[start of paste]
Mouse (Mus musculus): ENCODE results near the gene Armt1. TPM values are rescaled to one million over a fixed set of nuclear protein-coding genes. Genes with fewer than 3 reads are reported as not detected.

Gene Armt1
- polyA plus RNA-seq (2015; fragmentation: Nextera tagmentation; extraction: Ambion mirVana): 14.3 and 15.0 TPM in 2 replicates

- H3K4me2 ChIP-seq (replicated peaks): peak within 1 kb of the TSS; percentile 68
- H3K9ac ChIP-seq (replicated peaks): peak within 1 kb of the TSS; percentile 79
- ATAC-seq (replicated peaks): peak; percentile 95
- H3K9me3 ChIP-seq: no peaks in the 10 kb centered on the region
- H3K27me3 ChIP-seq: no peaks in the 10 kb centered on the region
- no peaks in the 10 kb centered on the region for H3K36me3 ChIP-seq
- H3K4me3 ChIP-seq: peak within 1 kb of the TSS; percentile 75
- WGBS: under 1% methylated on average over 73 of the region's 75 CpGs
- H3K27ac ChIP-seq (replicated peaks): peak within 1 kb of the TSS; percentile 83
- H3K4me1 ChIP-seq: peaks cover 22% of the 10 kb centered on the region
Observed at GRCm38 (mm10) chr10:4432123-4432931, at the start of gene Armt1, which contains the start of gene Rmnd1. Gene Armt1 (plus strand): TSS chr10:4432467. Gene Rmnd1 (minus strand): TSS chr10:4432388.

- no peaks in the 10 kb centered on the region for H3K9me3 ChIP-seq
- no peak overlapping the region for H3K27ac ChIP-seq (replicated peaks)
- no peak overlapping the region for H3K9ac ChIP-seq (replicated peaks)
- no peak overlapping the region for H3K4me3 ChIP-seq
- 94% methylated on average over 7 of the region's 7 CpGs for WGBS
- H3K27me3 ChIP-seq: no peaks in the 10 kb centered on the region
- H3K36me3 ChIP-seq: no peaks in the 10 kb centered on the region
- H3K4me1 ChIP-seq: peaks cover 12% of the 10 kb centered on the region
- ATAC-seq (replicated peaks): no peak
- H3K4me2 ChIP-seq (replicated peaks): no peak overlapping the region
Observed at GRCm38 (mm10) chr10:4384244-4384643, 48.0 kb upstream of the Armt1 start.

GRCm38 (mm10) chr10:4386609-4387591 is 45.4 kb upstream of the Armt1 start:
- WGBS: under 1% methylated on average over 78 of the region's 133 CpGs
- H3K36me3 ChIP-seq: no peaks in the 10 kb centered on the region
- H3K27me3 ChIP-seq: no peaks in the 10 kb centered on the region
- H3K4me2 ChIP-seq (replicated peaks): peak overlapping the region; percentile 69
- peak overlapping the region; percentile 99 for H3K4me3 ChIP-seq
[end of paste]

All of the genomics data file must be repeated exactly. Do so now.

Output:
Mouse (Mus musculus): ENCODE results near the gene Armt1. TPM values are rescaled to one million over a fixed set of nuclear protein-coding genes. Genes with fewer than 3 reads are reported as not detected.

Gene Armt1
- polyA plus RNA-seq (2015; fragmentation: Nextera tagmentation; extraction: Ambion mirVana): 14.3 and 15.0 TPM in 2 replicates

- H3K4me2 ChIP-seq (replicated peaks): peak within 1 kb of the TSS; percentile 68
- H3K9ac ChIP-seq (replicated peaks): peak within 1 kb of the TSS; percentile 79
- ATAC-seq (replicated peaks): peak; percentile 95
- H3K9me3 ChIP-seq: no peaks in the 10 kb centered on the region
- H3K27me3 ChIP-seq: no peaks in the 10 kb centered on the region
- no peaks in the 10 kb centered on the region for H3K36me3 ChIP-seq
- H3K4me3 ChIP-seq: peak within 1 kb of the TSS; percentile 75
- WGBS: under 1% methylated on average over 73 of the region's 75 CpGs
- H3K27ac ChIP-seq (replicated peaks): peak within 1 kb of the TSS; percentile 83
- H3K4me1 ChIP-seq: peaks cover 22% of the 10 kb centered on the region
Observed at GRCm38 (mm10) chr10:4432123-4432931, at the start of gene Armt1, which contains the start of gene Rmnd1. Gene Armt1 (plus strand): TSS chr10:4432467. Gene Rmnd1 (minus strand): TSS chr10:4432388.

- no peaks in the 10 kb centered on the region for H3K9me3 ChIP-seq
- no peak overlapping the region for H3K27ac ChIP-seq (replicated peaks)
- no peak overlapping the region for H3K9ac ChIP-seq (replicated peaks)
- no peak overlapping the region for H3K4me3 ChIP-seq
- 94% methylated on average over 7 of the region's 7 CpGs for WGBS
- H3K27me3 ChIP-seq: no peaks in the 10 kb centered on the region
- H3K36me3 ChIP-seq: no peaks in the 10 kb centered on the region
- H3K4me1 ChIP-seq: peaks cover 12% of the 10 kb centered on the region
- ATAC-seq (replicated peaks): no peak
- H3K4me2 ChIP-seq (replicated peaks): no peak overlapping the region
Observed at GRCm38 (mm10) chr10:4384244-4384643, 48.0 kb upstream of the Armt1 start.

GRCm38 (mm10) chr10:4386609-4387591 is 45.4 kb upstream of the Armt1 start:
- WGBS: under 1% methylated on average over 78 of the region's 133 CpGs
- H3K36me3 ChIP-seq: no peaks in the 10 kb centered on the region
- H3K27me3 ChIP-seq: no peaks in the 10 kb centered on the region
- H3K4me2 ChIP-seq (replicated peaks): peak overlapping the region; percentile 69
- peak overlapping the region; percentile 99 for H3K4me3 ChIP-seq